Anna Mangin is best known for inventing the pastry fork, a precursor of many modern electric mixing inventions. Born in Louisiana in October of 1854, little is known about Mangin’s childhood and adolescence. In 1877, she married A.F Mangin, a coal dealer from New York, and together the couple welcomed two sons. By 1900, Mangin relocated to New York where she lived with her immediate family. Though one of the children was lost to unknown circumstances, the family was literate and enjoyed relative stability as homeowners.
On March 1, 1892, Anna Mangin was awarded a patent (U.S. Patent Number 470,505) for the Pastry Fork. Designed with angular tines and cutters that allowed the user to beat eggs, mash potatoes, prepare salad dressing, and work together butter and flour without having to touch the food with his or her hands, the kitchen tool revolutionized kitchen labor. With this invention, Mangin paved the way for future cooking gadgets to shorten cooking durations and alleviate the physical strain of kneading, mixing, and mashing by hand.
In 1893, Mangin’s Pastry Fork displayed the ingenuity of African American inventors and the tenacity of African American women at the World’s Columbian Exposition. Held in Chicago, Illinois, people of color and women were initially denied opportunities to participate in exhibits. After repeated demands for inclusion a limited number of non-white exhibits including Mangin’s Pastry Fork were allowed. Although her invention occupied only a small corner on the second floor, a writer on female inventions noticed the kitchen wonder and called it “the only thing of its kind at the patent’s office.”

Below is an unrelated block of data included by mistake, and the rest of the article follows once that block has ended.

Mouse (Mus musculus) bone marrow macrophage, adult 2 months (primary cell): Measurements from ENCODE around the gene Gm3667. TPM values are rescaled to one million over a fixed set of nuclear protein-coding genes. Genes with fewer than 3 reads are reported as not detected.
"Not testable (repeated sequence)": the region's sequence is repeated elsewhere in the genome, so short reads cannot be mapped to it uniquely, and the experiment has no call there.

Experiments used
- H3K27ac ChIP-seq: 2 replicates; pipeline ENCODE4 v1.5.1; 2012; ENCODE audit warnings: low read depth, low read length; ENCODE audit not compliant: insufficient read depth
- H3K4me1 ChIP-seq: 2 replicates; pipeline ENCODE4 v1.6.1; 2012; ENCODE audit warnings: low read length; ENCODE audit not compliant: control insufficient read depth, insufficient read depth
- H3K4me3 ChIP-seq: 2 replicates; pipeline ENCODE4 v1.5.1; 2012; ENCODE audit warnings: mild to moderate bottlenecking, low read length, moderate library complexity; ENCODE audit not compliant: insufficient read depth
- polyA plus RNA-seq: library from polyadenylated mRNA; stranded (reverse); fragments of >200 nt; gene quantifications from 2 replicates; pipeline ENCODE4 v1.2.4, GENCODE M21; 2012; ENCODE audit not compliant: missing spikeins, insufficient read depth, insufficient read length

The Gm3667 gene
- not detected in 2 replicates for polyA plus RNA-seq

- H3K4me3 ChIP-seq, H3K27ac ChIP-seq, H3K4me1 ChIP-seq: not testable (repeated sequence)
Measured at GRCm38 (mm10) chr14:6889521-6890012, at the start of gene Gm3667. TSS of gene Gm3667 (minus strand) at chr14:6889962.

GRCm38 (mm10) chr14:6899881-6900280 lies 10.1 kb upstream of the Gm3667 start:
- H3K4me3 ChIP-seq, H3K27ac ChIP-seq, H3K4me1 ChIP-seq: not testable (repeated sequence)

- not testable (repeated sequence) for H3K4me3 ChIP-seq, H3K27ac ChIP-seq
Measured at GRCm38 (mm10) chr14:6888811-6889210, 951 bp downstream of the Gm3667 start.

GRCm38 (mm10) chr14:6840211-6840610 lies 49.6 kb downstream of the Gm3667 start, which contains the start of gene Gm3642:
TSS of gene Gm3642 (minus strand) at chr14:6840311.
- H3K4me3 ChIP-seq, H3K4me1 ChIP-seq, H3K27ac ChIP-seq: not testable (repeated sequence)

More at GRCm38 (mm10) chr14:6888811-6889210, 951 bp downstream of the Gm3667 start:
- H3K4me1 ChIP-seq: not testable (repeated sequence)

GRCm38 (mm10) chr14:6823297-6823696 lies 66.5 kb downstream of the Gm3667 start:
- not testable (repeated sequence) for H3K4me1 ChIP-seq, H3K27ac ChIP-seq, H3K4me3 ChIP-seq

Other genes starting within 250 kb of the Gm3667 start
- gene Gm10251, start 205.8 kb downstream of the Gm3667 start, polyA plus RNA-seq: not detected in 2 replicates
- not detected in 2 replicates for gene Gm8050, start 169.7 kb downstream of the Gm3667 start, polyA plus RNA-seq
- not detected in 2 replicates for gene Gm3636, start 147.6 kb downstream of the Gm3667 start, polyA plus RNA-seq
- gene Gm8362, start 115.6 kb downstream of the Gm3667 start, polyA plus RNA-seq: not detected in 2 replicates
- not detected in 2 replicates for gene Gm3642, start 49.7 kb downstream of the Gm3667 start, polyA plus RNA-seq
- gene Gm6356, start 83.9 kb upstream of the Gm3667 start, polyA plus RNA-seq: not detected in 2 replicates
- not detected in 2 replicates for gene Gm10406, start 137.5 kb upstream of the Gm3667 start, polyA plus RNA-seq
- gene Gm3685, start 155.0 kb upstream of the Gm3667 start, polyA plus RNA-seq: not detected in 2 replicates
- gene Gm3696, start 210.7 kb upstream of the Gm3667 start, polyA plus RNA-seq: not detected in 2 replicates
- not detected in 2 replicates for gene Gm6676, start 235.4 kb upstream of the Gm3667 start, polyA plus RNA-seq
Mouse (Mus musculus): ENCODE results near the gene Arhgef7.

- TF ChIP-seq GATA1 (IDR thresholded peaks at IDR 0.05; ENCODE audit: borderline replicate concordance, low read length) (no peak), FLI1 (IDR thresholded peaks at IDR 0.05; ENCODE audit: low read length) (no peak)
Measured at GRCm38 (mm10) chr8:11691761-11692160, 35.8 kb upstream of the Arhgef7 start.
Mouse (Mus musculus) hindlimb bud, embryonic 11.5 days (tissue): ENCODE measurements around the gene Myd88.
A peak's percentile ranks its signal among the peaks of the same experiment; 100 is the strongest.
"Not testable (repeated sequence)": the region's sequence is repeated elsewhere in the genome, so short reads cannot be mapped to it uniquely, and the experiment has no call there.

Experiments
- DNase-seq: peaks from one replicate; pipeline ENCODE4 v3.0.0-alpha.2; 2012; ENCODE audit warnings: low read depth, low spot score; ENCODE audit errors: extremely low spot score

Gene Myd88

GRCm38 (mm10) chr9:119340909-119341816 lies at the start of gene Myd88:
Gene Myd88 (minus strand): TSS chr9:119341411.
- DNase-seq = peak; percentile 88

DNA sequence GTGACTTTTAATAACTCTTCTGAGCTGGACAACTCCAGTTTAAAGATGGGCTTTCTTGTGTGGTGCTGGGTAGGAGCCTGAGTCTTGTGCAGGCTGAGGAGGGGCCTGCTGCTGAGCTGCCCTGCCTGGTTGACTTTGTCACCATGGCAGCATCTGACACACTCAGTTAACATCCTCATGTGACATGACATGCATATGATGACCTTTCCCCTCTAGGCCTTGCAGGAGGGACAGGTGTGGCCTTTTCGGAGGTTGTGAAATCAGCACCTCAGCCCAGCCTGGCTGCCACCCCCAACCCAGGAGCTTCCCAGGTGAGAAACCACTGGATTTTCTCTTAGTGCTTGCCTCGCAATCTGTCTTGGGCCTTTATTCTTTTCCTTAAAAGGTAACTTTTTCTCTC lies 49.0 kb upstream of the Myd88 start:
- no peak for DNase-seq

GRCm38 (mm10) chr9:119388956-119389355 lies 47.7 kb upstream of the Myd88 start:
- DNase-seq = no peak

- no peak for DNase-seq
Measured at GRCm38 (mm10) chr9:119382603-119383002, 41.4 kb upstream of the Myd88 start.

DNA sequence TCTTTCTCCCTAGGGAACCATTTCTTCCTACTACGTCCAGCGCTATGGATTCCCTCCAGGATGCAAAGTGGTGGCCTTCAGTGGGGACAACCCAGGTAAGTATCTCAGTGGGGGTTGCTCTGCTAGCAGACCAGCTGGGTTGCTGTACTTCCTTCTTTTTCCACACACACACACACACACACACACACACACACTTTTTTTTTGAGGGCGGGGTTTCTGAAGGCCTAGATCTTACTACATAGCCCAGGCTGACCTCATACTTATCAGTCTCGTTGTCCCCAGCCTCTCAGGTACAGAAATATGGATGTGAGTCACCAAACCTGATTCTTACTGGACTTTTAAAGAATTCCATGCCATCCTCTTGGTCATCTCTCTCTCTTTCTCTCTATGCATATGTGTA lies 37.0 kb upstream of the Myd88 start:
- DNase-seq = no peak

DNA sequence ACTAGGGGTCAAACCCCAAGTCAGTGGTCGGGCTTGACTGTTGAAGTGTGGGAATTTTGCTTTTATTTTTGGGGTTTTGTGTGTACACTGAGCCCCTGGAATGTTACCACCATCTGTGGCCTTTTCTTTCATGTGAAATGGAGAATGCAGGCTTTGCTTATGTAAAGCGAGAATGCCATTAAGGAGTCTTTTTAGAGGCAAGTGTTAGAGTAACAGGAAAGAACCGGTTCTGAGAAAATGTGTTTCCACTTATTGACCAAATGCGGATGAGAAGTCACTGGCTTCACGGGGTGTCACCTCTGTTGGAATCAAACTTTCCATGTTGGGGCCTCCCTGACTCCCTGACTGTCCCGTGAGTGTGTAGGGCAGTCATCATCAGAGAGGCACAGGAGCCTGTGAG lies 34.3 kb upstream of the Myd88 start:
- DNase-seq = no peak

Although Mangin’s invention seems only to benefit a small slice of the population, her contribution laid the foundation for future developments and made space for future black inventors to win patents and be featured at public exhibitions.